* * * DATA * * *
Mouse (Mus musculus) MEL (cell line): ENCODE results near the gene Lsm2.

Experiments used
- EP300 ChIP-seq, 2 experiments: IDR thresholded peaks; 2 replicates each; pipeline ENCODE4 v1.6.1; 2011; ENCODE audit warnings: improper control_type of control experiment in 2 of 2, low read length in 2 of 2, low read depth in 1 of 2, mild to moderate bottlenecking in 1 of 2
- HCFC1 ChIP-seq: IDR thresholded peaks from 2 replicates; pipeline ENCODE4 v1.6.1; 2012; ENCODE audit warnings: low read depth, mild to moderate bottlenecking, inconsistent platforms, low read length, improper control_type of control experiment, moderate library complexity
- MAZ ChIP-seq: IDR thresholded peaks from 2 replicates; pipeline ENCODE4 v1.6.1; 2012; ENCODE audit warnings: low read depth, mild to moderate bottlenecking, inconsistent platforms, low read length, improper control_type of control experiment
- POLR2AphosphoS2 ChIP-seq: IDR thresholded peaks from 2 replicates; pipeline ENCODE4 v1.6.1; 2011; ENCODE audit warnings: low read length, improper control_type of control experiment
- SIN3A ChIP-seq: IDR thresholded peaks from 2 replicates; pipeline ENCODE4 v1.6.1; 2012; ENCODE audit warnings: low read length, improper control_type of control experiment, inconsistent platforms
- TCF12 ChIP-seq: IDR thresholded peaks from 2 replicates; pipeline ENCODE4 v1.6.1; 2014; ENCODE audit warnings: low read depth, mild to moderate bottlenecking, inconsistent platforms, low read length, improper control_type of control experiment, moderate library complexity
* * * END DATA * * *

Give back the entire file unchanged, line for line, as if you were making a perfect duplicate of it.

Mouse (Mus musculus) MEL (cell line): ENCODE results near the gene Lsm2.

Experiments used
- EP300 ChIP-seq, 2 experiments: IDR thresholded peaks; 2 replicates each; pipeline ENCODE4 v1.6.1; 2011; ENCODE audit warnings: improper control_type of control experiment in 2 of 2, low read length in 2 of 2, low read depth in 1 of 2, mild to moderate bottlenecking in 1 of 2
- HCFC1 ChIP-seq: IDR thresholded peaks from 2 replicates; pipeline ENCODE4 v1.6.1; 2012; ENCODE audit warnings: low read depth, mild to moderate bottlenecking, inconsistent platforms, low read length, improper control_type of control experiment, moderate library complexity
- MAZ ChIP-seq: IDR thresholded peaks from 2 replicates; pipeline ENCODE4 v1.6.1; 2012; ENCODE audit warnings: low read depth, mild to moderate bottlenecking, inconsistent platforms, low read length, improper control_type of control experiment
- POLR2AphosphoS2 ChIP-seq: IDR thresholded peaks from 2 replicates; pipeline ENCODE4 v1.6.1; 2011; ENCODE audit warnings: low read length, improper control_type of control experiment
- SIN3A ChIP-seq: IDR thresholded peaks from 2 replicates; pipeline ENCODE4 v1.6.1; 2012; ENCODE audit warnings: low read length, improper control_type of control experiment, inconsistent platforms
- TCF12 ChIP-seq: IDR thresholded peaks from 2 replicates; pipeline ENCODE4 v1.6.1; 2014; ENCODE audit warnings: low read depth, mild to moderate bottlenecking, inconsistent platforms, low read length, improper control_type of control experiment, moderate library complexity